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DPCNews 021 - Tomorrow's Penetrants (Follow-up)

Written by Administrator
Monday, 01 February 2010 07:45

February 2010
Document updated in February 2012


Our DPCNewsletter #019 issued in December 2009 dealt with penetrants for tomorrow.

This paper sparked off debate as well as a lively interest among our readers who asked many relevant questions. All in all this helps us to go on on the same topic!

We understand that everything is moving in this area and we will let you know as soon as we have further information.

Our aim is to give users information so that they are ready when change occurs; also to alert the manufacturers of PT products/equipments about the need for improvement of their products.

1- Current penetrants' fluorescence

The current optical brighteners, which absorb a radiation centred at 365 nm, have an absorption peak in the 350-370 nm range and an emission peak in the 430-440 nm range.

This makes us understand why the optical brighteners are of no use when submitted to an actinic blue light in the 450 nm area. Hence better to delete them as the cascading effect no longer exists.

However, actinic blue light, like ultraviolet light (UV-A), excites the yellow dye of fluorescent penetrants and the pigments of magnetic powders used in magnetic particle testing.

The yellow dyes often used in these penetrants have an absorption peak in the 420-430 nm range and an emission peak circa 550 nm.

This explains why the fluorescent brightness of the current penetrants is lower under a 450 nm radiation than under a 365 nm one.

Further we know that the energy (E) of a photon coming from a monochromatic radiation whose wavelength is (λ) comes as follows:

Where h is the Planck constant and c the speed of light.

After this equation, we see that the energy from a 450 nm photon equals 365/450, i.e. 81% of that of a 365 nm photon. This may add to a lowering of the brightness as fewer electrons will "resonate" under a lower energy.

2- Designing new penetrants fluorescing under a 450 nm radiation

2.1- Looking for new dyes

If these new fluorescent penetrants are optical brightener-free, two questions come to mind:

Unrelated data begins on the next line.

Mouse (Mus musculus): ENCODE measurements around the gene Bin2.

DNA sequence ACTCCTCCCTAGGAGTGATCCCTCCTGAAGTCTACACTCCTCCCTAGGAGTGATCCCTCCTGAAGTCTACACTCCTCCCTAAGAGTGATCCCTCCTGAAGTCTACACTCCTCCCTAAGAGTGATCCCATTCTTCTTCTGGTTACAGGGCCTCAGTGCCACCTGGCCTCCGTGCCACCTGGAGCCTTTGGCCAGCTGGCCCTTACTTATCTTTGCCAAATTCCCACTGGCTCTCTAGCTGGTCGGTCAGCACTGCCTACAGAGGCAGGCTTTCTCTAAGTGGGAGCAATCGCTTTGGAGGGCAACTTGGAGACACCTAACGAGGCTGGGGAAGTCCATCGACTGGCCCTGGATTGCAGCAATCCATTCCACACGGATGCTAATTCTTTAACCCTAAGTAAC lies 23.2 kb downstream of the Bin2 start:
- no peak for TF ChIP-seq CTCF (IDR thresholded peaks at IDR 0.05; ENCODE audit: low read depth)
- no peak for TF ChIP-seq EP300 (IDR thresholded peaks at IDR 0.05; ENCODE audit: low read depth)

• Is a kind of cascading effect needed to get the right brightness under a 450 nm radiation? In other words, will we need two dyes as nowadays?

We do not yet have the answer.

• Do some dyes absorb a 450 nm light while emitting a strong yellow-green fluorescence at 550 nm, or a strong green fluorescence at 505 nm? In other words, would only one dye be enough?

We checked absorption and emission spectra of more than 500 dyes. Yes, we found some dyes, which meet our spectral requirements. Nevertheless, many of them cannot be used in penetrants as:

- Some molecules contain an halogen or sulphur atom or are amine-based.

- Some are very expensive. Synthesizing some of these dyes require a lot of chemical reactions in a row whose yield may be low, even very low. As an example, one of these dyes price is 300 € for 10 mg (450 USD for a sixth of a grain)!

- Some are classified as carcinogens.

Only few dyes may then be considered and should be tested.

Indeed, as written in our previous paper, if or when one or several "couples" of dyes are chosen after suitable tests have demonstrated they are not carcinogen, many technical tests will be needed so as to get the right fluorescent brightness.

Maybe this is a dead-end issue.

2.2- Using current yellow dyes

Another way is to use today's penetrants from which the optical brightener is deleted while the yellow dye is kept. This would allow for a shorter time of Research and Development. However, what about the absence of the cascading effect?

Time has come to think again about the Beer's transition law(*) used for thin layers. It allows for determining the critical thickness (Ec) of the film when the eye no longer sees the colour or the fluorescence of the penetrant. As a matter of fact, though penetrants manufacturers do not use this data for their penetrants since ... decades, obviously seeing very small discontinuities displays a direct relationship with this critical thickness.

This critical thickness is defined as:

- k being a factor which depends on the dye optical performance.
- c is the concentration of the dyes in the penetrant.
- A, B are constants.